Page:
processing of transactions related to business functions like finance, order
processing, human resources and material requirements planning. Companies like
SAP, Baan and JD Edwards were among the first
to explore these opportunities. ERP systems were designed to allow a single
software package to replace disparate and obsolete software within the corporation.
The late 1990's saw a huge growth in the adoption and implementation of supply chain planning systems. ERP vendors have added new SCM modules onto their core product suites and are aggressively marketing this new functionality.
Research recently estimated that through 2006, ERP revenue growth rates would
be 10% compounded annually. However, of this, the majority of revenue will come
from SCM and CRM (customer relationship management) modules. The SCM market
on the other hand has been growing at close to 50% annually since 1998 (Source:
J.Surmacx, Mix and Match ERP, cio.com June 2002). Where SCM was once
viewed as a means to gain competitive advantage, companies now see it as a necessary
extension of an ERP system.
Forrester Research recently stated, there were a six "ripening technologies"
that they noted would "intersect with business technologies". The 1st mentioned
was "Coordinating Supply and Demand Chains", wherein it was stated that "smart
agent software would become event driven and self-regulatingnew continuous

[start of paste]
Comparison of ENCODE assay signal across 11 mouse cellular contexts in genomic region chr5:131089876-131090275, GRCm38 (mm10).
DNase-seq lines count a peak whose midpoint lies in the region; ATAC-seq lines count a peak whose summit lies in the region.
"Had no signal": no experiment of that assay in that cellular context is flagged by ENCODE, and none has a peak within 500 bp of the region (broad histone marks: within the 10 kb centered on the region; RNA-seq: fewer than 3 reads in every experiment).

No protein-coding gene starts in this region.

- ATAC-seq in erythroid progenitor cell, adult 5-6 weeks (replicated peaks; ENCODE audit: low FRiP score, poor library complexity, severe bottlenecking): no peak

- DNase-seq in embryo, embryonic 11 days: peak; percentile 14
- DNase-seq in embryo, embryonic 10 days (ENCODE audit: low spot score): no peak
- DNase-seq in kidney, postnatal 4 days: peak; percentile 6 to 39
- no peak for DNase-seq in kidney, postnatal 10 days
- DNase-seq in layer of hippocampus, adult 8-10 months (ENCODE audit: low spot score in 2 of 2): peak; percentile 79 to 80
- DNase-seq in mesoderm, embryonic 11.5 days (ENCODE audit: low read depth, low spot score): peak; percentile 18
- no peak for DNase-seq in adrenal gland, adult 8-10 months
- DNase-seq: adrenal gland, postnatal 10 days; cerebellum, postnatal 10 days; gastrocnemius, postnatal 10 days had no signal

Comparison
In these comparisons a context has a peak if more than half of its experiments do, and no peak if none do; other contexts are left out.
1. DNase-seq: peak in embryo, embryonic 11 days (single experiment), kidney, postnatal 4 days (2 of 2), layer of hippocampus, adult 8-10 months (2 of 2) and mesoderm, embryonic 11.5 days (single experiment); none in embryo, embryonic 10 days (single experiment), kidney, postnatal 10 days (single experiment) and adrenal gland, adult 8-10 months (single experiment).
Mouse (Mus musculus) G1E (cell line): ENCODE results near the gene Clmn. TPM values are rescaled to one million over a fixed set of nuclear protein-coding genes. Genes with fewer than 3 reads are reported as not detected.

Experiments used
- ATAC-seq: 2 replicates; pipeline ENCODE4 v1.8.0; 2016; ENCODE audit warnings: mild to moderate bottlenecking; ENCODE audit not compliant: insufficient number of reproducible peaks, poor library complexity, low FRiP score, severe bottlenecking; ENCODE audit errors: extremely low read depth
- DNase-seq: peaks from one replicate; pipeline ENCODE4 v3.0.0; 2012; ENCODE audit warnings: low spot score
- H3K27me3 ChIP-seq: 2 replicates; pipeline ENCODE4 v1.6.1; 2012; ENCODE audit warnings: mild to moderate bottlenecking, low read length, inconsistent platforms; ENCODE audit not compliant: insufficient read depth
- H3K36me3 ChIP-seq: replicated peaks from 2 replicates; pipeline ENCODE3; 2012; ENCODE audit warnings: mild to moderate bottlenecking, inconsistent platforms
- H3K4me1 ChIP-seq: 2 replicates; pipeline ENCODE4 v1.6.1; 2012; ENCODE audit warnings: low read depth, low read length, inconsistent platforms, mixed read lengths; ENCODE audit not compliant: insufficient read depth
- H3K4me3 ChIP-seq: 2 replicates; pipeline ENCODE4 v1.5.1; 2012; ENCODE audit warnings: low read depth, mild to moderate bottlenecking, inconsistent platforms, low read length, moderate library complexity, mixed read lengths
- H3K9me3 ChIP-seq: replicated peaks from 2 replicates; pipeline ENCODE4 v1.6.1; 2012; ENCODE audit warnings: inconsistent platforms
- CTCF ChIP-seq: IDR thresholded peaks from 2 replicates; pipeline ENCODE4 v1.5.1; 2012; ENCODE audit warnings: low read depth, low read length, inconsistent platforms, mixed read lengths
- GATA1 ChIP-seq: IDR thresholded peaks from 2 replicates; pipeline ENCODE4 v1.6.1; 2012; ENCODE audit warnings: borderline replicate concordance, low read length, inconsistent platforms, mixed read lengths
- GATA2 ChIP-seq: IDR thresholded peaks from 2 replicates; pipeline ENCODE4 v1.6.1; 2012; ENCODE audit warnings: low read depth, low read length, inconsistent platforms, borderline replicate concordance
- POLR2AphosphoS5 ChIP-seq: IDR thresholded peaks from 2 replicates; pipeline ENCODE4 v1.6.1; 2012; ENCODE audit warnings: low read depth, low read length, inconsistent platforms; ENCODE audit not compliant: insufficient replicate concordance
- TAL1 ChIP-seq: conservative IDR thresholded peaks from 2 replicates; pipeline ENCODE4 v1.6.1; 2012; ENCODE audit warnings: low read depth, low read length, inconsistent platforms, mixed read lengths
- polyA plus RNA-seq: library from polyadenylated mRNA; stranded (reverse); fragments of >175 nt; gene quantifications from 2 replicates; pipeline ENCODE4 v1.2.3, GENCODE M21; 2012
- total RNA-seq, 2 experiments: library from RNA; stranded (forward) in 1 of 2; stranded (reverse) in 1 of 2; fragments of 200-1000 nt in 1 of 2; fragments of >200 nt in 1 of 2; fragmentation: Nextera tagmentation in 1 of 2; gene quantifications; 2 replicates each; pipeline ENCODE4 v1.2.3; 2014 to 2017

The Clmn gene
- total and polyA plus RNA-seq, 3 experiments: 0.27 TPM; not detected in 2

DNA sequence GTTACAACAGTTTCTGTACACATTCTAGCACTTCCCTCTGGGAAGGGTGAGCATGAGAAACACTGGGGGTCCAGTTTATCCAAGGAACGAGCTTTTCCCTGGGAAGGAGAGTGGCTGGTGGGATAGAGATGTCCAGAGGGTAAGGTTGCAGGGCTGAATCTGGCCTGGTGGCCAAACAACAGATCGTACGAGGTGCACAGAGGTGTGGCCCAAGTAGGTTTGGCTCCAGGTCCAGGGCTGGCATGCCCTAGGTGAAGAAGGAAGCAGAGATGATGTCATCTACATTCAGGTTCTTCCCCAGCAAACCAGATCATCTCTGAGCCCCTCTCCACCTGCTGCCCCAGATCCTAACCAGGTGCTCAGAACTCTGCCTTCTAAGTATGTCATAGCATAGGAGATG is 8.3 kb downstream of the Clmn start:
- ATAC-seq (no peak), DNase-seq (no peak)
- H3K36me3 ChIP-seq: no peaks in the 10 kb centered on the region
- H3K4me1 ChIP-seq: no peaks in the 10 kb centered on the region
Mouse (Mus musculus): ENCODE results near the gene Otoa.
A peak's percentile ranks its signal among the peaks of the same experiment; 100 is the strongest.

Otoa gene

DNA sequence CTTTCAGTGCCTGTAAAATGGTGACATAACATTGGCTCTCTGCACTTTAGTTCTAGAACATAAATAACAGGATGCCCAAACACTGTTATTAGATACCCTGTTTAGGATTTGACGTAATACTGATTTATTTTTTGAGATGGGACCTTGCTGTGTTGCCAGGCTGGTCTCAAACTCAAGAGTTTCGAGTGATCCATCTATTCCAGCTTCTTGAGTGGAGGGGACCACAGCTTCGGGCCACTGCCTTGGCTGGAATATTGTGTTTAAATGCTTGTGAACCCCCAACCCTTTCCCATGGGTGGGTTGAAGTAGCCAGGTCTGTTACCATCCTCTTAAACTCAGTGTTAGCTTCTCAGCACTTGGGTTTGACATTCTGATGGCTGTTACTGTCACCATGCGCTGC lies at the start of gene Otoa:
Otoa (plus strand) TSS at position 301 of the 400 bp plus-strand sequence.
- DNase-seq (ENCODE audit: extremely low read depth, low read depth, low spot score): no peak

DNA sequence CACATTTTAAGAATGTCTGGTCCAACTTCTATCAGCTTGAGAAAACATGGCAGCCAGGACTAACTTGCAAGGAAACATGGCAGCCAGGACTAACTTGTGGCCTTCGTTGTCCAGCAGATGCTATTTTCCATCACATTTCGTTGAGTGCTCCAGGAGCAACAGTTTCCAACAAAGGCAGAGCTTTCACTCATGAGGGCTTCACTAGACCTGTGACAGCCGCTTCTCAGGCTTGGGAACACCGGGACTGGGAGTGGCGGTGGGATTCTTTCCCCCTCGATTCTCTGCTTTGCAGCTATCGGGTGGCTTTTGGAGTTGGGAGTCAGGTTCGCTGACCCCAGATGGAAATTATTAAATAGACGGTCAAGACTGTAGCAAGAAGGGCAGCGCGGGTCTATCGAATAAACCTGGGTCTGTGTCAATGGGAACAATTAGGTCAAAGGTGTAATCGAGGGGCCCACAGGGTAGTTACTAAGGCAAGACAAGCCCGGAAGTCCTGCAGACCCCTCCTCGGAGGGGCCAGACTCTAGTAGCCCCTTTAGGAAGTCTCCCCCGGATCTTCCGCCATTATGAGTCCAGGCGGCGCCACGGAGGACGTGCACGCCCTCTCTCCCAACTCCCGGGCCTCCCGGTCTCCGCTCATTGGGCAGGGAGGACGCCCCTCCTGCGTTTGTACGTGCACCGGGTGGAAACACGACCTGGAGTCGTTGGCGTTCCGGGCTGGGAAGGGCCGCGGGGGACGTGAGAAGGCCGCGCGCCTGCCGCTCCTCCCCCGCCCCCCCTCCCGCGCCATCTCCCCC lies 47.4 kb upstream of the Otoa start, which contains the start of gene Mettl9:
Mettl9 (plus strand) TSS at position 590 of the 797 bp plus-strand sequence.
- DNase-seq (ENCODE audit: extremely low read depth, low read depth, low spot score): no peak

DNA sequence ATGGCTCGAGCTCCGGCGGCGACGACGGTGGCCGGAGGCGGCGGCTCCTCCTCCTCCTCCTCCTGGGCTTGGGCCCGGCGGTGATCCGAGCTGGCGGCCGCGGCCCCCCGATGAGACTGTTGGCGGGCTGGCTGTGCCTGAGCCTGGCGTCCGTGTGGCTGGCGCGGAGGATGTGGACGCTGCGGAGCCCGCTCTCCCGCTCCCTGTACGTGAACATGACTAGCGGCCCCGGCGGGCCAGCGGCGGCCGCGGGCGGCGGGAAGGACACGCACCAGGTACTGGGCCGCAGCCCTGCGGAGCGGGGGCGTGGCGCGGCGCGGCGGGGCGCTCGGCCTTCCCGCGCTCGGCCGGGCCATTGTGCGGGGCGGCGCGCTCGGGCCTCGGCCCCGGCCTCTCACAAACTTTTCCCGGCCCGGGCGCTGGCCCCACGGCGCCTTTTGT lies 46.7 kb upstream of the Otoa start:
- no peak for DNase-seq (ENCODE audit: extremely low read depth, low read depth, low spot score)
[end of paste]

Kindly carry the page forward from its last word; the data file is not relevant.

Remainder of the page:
demand management applications and practices that predict, manage and reduce
variability on the demand side." (Source: C. Mines, Six New Technologies
to Boost Business Results, Forrester Research, May 2002)
The following reasons outline why ERP vendors have added SCM functionality to their product:
ERP systems were developed for transaction processing, data collection and
data reporting. Users who accessed the ERP database looking to make critical
supply chain decisions where overwhelmed by the sheer volume of content.
Assumptions regarding operating constraints such as lead times and safety
stock are often hard-coded in ERP systems. Inflexible plans created under
these conditions are not favorable to optimizing results for a Customer's
particularly unique complexities.
ERP systems normally employ some flavor of MRP (Material Requirements Planning)
or MRP-II (Manufacturing Resources Planning) for internal supply chain planning.
Unfortunately these methodologies are sequential in nature, which makes them
unsuitable for considering multiple dynamically changing constraints such
as varying lead times and incorporating real demand into their equations.
Plans created by
sequential techniques are rarely optimal on the first attempt. Because organizational
requirements change consistently, sequential planning can never produce a truly
optimal plan for any useful period of time.
concludes Part One of a three-part article.
Two will discuss Inventory Planning & Optimization Solutions.
Three will present the Business Case for implementing these solutions and detail
The Bottom Line.
Hooiman is a respected and successful consultant with over 28 years
of industry experience in the areas of business process consulting, quality
and strategic planning. He is currently a Senior Consultant with the Solutions
Group, a business process consulting company. Mr. Hooiman is accomplished in
Kaizen, PS 9000, Lean Manufacturing, and Six Sigma as well as working to install
ISO 9000 and develop strategic plans in both manufacturing and technology companies.